What Epictetus Taught Me About Vision

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DNA

As president of Policy Works Inc., I spend a lot of energy on the vision of our company and our product. Vision is an important element of leadership and management, but it can sometimes be a difficult concept to pin down and apply, so I'm alert to viewpoints that can help clarify my thinking.

Over the Christmas holidays I found something useful in an unexpected place: I was reading The Art of Living: The Classical Manual on Virtue, Happiness, and Effectiveness by the Greek Stoic philosopher Epictetus. Around 2,000 years ago, Epictetus studied the human condition with the aim of providing practical advice to the common man.

As a Stoic philosopher, he concentrates on accepting the conditions of your life and limiting your concerns to that which you can control. Difficulties arise, he teaches, when you are distracted by the lifestyles and rewards of others, and you begin to lose track of your own strengths, weaknesses and values.

"Within the divine order, we each have our own special calling," he writes, "Listen to yours and follow it faithfully."

You might, for example, be envious of the glory and celebrity of professional athletes. But unless you're willing to give up what you have now and to make a lifetime of sacrifices, (and unless you start with a healthy dose of natural talent) attempting to follow that path will bring you frustration and unhappiness. Staying in scope, as the developers say, is critical to success.

So, how does Epictetus' philosophy help with corporate vision? It's about self knowledge and choosing. There are many paths in business. The clearer your self knowledge--your understanding of what Epictetus calls your "special calling"--the more effectively you can choose among the opportunities you encounter and the more faithfully you can follow your own unique path.

Know thy product's DNA

Part of knowing your product is understanding the fundamental approaches that went into its design, the traits that are in its DNA. If you have a good understanding of these traits (self knowledge) and choose faithfully in accordance with them, they become strengths. But if you lack understanding, or succumb to temptation and choose unwisely, then those same attributes become weaknesses.

Looking at our product, Policy Works, one of the fundamental traits is that it is a document generator. From the data entered by users, the software creates the various documents required in the insurance lifecycle, such as submissions, quotations, and binders.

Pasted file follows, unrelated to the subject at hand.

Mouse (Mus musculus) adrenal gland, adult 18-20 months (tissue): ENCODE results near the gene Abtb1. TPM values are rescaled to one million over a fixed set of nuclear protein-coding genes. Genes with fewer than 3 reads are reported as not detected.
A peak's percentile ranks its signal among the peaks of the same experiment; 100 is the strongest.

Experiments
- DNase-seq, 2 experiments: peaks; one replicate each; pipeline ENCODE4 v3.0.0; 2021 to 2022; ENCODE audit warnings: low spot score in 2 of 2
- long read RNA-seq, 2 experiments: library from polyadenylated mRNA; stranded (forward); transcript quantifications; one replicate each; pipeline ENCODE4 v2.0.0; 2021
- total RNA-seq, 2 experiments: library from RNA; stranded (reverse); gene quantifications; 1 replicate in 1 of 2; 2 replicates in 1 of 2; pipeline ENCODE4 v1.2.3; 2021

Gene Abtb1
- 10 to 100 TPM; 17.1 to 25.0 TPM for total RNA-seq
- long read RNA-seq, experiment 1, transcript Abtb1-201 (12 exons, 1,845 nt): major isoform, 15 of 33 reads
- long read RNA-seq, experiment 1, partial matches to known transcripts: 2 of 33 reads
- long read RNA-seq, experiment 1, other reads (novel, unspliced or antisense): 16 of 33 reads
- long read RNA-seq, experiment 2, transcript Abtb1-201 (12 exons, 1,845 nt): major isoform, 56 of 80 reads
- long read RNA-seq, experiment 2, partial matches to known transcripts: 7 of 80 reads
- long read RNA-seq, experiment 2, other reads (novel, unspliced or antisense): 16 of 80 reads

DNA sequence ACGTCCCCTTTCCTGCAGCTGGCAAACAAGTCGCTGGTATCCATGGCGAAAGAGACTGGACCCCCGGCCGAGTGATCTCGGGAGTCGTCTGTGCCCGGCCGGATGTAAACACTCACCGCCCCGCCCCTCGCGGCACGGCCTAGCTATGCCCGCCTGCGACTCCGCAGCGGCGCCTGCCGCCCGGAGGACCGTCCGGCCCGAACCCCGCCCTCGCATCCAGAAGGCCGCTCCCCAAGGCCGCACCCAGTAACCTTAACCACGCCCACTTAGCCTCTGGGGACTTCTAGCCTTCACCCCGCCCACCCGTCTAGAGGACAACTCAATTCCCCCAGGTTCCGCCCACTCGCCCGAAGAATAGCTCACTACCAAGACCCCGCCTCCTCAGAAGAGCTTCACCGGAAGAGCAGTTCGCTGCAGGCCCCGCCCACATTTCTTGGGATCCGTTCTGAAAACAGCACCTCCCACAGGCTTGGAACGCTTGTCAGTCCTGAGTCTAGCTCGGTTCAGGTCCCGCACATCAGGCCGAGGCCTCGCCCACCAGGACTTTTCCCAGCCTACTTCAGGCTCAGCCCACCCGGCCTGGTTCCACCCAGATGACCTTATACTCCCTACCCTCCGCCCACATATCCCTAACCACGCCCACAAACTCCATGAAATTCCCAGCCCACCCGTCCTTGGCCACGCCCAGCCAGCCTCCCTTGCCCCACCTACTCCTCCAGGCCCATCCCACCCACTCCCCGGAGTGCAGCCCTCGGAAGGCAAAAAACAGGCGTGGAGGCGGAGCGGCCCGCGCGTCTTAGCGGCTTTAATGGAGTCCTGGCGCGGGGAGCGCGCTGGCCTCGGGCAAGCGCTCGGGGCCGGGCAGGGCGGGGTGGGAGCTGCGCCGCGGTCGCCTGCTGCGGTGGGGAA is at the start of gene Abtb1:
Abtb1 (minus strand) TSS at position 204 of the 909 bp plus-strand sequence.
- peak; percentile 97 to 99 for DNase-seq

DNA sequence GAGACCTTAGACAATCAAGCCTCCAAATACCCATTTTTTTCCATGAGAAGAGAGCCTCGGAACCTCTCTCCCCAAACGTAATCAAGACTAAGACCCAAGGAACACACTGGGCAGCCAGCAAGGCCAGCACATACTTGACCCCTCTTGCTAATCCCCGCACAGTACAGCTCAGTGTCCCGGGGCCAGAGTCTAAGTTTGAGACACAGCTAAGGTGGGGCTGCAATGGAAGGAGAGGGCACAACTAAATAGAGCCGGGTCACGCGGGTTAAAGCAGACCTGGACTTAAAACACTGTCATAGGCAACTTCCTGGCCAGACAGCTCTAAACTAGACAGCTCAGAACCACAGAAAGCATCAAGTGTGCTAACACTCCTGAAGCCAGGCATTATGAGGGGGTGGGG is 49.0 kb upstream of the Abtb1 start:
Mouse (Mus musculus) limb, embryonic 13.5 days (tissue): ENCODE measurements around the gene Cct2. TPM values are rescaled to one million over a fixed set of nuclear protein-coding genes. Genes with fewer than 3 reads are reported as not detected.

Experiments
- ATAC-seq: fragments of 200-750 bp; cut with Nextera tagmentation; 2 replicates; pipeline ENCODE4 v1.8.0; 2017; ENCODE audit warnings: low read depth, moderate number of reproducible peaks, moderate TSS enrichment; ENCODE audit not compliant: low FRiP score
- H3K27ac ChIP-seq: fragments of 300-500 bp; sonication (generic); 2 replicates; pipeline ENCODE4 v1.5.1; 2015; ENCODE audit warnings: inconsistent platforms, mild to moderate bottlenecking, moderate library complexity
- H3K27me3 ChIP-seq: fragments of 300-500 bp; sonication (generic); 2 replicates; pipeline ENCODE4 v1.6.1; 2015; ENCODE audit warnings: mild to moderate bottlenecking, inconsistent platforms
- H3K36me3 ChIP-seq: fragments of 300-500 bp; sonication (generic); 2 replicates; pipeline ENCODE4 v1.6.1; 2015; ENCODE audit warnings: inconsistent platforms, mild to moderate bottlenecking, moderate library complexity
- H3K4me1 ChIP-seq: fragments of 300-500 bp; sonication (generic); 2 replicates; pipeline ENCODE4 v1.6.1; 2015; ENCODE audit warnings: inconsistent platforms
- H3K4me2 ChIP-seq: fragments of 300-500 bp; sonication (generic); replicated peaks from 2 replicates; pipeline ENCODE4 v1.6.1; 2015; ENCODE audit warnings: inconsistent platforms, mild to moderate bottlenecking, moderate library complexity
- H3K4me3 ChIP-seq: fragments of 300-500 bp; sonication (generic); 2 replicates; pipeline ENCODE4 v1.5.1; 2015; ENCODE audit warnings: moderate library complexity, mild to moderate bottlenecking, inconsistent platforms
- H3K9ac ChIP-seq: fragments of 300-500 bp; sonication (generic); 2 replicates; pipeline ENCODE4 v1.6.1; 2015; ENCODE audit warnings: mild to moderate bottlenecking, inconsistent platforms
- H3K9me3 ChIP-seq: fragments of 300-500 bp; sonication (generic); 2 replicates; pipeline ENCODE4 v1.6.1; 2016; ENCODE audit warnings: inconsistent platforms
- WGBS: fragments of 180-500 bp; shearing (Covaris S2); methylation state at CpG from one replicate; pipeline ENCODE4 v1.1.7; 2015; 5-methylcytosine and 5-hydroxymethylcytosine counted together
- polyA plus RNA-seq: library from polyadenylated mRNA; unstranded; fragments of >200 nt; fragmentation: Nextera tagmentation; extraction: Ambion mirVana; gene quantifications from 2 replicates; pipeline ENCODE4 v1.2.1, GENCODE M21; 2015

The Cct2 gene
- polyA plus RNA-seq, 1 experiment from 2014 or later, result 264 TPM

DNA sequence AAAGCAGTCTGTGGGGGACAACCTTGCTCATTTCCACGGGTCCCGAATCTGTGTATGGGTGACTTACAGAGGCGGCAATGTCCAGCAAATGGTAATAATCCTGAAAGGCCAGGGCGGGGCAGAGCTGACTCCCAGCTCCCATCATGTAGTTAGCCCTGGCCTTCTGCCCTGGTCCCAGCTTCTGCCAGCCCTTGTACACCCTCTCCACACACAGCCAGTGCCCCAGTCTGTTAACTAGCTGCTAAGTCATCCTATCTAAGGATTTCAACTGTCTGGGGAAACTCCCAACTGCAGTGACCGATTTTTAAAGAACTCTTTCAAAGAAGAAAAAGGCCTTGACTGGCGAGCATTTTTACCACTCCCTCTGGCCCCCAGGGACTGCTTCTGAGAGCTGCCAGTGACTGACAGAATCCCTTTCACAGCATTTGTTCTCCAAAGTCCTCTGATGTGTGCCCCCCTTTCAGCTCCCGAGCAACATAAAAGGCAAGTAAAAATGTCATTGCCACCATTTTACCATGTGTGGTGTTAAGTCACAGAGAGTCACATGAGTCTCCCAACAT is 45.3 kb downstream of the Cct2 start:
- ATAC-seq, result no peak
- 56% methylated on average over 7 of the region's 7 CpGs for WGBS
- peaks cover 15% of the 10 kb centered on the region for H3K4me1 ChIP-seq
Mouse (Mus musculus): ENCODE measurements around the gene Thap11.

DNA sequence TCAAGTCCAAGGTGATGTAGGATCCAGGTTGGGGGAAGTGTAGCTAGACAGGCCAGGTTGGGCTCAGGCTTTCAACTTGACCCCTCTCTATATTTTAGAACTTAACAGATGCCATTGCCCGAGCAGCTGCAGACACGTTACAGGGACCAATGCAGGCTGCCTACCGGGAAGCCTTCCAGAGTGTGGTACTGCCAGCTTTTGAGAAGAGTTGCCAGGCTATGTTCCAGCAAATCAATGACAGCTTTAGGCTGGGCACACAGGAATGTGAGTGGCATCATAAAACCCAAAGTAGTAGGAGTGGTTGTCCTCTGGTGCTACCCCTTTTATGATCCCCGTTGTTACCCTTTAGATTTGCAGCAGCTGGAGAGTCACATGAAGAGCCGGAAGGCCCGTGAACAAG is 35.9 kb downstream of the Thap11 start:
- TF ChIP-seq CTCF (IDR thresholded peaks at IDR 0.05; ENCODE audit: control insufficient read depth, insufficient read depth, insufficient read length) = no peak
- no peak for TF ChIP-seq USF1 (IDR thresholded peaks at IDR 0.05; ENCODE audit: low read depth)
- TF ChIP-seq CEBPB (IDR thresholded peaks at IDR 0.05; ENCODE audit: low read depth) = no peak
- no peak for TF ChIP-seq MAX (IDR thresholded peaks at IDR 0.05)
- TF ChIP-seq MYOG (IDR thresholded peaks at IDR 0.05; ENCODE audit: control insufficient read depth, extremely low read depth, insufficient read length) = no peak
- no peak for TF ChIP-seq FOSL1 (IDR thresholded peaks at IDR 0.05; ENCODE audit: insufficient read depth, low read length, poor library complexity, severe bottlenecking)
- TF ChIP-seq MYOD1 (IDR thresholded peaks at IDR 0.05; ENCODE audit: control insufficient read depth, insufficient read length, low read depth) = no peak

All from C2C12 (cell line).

As with every design, document generation has tradeoffs. On the upside, users can efficiently and accurately create the many variations of documents to acquire and service a client, without the effort and mistakes of the traditional approach of creating new documents by modifying old documents. But on the downside, users who expect the same flexibility as with a word processor may chafe at the restrictions of a generated document.

Many choices fall out from our knowledge of this one trait. For instance:

How do we represent this trait to potential clients? Document generation doesn't fit everyone's needs, so explaining it clearly during the sales process helps those who value greater consistency over flexibility to opt in.

What enhancements do we add to our software? Users may ask for features to increase the flexibility they have with their documents, but compromising the design principles to add features can lead to complexity, inconsistency, defect-prone software, and other bloatware problems...so choose wisely.

Likewise, know your company's DNA

More broadly, the same relation between self knowledge and choice applies to your whole business: your people, your customers, the value you bring to the market, and so on. Your understanding of aspects of your business controls how successfully you can choose.

Take hiring, for instance. Our people are creative, playful, principled, passionate about their work, and driven by excellence. Laid back, but in the sense of balanced and centered, not of slacking. Understanding our own profile enables better choices in hiring, but only if we remain faithful to our path.

Some of our unsuccessful hires had all the right skills and experience for their role, but didn't match the profile, which lead to conflict, unrest and eventually the decision to part ways. And some people who didn't yet have all the necessary skills or experience, but matched the profile, thrived in our environment and soon picked up the necessary skills. We've learned through experience, self knowledge isn't sufficient: you must also faithfully follow your path.

Vision, of course, is about the future, about where you're going. But the path begins with where you are now. And your success on that path depends on whether you listen to who you are and faithfully follow the path that's right for you.

Topics: President Update